Gateway Strikes Out

Pardon the slow start today, but CQ has had a number of technical difficulties last night and this morning. And one of them is unfortunately an old story.
As I wrote last night, I got my Gateway laptop back from Gateway’s service team yesterday afternoon. As expected, the hard drive had been re-imaged, so I had to spend several hours reloading the software. As I finished doing that, the wireless network connection failed — again. It did the same thing twice more in a half hour, following reboots after the previous failures.
This morning, my Sony Vaio started acting up (it was a problem with my anti-virus program that I eventually solved), and I could have used a reliable backup laptop. Unfortunately, I have a Gateway. The network connection failed twice in rapid succession, forcing me to install the external adapter again — but by that time, the Sony was up and running smoothly.
So what did Gateway do with my laptop? I’d guess it was one of two possibilities. Either they stopped at wiping out my hard drive and re-imaging it, or they replaced the motherboard. Either way, they obviously never tested it at any length with secure wireless networks. If they did the latter, then the laptop has some serious hardware design or sourcing issues.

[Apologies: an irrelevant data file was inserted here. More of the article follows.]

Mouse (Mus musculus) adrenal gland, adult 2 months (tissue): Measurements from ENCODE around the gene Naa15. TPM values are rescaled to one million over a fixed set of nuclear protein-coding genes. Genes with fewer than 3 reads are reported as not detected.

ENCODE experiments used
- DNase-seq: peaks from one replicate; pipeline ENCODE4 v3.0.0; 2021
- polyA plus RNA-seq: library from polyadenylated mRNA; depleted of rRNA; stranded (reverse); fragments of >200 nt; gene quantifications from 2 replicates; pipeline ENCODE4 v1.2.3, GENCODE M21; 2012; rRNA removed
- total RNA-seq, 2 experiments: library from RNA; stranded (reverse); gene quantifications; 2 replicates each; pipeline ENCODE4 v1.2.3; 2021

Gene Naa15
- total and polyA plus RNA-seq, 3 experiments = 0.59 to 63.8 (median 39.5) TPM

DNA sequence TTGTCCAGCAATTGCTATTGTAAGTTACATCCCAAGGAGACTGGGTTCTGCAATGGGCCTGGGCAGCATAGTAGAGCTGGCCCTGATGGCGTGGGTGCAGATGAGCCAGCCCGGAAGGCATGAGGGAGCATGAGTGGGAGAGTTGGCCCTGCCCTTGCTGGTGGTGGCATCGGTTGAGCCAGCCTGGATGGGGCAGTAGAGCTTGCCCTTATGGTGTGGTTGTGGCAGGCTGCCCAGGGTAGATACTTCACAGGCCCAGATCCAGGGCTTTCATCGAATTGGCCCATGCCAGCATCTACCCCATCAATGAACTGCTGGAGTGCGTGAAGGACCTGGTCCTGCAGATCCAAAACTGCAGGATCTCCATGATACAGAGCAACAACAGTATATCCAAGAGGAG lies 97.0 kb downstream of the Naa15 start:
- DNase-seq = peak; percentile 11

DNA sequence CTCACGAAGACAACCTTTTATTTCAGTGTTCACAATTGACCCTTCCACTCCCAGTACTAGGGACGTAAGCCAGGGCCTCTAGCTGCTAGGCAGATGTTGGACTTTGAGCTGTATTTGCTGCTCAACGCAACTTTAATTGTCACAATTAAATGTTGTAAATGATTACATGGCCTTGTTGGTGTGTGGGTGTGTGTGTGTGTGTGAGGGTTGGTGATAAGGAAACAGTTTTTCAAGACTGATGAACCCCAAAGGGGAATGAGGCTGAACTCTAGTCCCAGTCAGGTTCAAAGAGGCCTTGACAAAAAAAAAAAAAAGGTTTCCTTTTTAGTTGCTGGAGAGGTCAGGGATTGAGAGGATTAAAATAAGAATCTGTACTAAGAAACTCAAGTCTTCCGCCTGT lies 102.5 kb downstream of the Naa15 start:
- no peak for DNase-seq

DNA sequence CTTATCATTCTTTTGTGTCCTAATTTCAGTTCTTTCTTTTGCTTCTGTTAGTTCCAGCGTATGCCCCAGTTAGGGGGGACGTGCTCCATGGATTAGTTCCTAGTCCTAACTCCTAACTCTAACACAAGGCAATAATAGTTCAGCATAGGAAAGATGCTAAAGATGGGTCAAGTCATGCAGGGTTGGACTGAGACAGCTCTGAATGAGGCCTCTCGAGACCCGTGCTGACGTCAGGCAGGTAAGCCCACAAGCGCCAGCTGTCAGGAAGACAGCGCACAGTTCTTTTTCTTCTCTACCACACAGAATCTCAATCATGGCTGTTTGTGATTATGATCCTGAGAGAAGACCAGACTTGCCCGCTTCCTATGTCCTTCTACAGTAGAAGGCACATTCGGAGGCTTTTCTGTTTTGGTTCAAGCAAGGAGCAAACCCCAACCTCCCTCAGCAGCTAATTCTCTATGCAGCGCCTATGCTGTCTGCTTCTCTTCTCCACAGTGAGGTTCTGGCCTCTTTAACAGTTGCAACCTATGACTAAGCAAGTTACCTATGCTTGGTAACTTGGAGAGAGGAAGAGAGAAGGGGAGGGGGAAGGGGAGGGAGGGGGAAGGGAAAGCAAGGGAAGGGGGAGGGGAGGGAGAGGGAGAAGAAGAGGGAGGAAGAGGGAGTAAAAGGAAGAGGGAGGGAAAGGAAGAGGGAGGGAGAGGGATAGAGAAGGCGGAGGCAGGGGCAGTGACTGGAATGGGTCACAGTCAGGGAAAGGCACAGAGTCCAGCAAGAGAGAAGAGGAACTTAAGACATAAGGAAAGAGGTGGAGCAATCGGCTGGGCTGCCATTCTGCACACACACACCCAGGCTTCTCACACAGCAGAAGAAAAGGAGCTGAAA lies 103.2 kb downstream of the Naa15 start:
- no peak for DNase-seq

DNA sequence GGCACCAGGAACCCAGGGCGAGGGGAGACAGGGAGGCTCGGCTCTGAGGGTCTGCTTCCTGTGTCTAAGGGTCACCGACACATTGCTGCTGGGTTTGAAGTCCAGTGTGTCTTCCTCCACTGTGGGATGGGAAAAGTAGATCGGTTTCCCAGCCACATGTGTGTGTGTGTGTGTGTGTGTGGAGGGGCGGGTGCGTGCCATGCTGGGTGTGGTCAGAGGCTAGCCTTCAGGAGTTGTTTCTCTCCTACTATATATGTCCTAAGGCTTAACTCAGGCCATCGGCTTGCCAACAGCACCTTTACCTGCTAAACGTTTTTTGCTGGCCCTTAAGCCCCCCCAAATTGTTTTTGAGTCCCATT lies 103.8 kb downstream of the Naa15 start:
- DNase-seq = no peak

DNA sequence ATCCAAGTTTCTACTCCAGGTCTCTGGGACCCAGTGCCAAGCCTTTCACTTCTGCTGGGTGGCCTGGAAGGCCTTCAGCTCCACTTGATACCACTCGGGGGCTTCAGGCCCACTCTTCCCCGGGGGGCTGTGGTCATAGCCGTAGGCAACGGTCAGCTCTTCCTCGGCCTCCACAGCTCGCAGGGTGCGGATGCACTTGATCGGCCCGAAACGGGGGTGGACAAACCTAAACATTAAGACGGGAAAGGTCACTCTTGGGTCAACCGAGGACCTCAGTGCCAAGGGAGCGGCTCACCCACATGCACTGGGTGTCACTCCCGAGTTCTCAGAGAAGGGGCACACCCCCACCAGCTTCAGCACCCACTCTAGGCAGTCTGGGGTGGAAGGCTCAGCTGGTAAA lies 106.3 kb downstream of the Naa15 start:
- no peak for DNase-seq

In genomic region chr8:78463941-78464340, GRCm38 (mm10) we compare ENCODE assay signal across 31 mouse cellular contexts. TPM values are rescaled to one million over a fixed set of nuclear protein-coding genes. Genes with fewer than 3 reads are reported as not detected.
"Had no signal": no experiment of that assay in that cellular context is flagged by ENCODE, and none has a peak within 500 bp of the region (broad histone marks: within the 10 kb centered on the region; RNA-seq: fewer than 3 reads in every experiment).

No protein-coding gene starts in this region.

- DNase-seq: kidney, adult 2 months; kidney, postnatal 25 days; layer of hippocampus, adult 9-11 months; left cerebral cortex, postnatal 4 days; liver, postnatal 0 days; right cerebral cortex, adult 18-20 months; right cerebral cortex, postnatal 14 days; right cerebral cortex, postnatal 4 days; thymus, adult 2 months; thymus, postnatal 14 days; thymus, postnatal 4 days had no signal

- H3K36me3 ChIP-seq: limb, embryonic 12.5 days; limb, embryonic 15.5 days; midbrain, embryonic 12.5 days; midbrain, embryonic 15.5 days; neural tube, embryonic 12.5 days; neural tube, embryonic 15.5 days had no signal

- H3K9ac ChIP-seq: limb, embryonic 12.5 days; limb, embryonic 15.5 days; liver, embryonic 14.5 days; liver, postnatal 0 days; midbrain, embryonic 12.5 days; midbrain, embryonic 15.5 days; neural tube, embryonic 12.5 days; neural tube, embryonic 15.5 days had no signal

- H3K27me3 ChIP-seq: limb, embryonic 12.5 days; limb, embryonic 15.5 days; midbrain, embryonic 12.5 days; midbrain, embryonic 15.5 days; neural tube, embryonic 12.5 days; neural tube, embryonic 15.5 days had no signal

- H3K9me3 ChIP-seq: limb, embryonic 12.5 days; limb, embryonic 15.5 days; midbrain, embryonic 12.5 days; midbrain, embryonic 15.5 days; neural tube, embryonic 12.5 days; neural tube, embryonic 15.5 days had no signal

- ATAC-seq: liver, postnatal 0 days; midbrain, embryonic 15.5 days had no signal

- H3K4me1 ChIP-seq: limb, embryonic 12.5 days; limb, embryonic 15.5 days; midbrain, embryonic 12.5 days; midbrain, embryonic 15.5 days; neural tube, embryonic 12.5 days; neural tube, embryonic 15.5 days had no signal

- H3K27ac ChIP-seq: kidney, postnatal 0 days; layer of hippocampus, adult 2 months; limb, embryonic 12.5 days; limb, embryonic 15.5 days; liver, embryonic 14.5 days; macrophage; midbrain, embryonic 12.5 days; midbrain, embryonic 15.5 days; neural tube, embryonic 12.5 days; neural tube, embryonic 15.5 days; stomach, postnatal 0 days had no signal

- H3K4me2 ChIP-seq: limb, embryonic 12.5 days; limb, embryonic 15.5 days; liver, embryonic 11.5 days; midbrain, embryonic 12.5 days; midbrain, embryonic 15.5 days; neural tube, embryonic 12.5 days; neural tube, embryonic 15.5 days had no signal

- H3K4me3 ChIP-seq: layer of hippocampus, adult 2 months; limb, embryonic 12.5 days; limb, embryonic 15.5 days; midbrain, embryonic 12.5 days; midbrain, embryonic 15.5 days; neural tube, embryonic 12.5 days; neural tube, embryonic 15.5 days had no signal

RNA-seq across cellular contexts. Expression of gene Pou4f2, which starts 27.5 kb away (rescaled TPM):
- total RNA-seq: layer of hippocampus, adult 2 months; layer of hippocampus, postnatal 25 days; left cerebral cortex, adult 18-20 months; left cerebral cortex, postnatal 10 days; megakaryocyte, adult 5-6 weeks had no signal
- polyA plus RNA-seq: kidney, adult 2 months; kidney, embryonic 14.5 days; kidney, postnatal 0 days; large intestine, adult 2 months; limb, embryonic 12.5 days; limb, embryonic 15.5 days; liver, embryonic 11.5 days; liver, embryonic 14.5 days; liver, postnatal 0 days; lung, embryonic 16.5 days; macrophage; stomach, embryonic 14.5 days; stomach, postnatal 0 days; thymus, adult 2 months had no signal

In any event, I’m now more unhappy than I was before. I’ve wasted several hours of my time last night and this morning getting this Gateway laptop to work, and now I’ll probably have to ship it off again for another round of posturing from Gateway corporate.
Don’t buy Gateway.

14 thoughts on “Gateway Strikes Out”

  1. Captain, get a copy of Ghost and create an image of your hard drive immediately after reinstalling everything (OS and apps). From that point on just keep an additional updated ghosted copy of your data as well. When you have a problem or need to reinstall the OS, it’s a simple process of just reformatting the hard drive and copying the ghosted images back to the reformatted disk. It saves hours and you can have a virgin copy of the OS and applications whenever you feel the need.

  2. Captain,
    Apparently they have a design related problem. And as a few remaining electrical engineers know, even the best marketing can’t replace decent engineering.
    In short: Apple (while it lasts).

  3. Captain,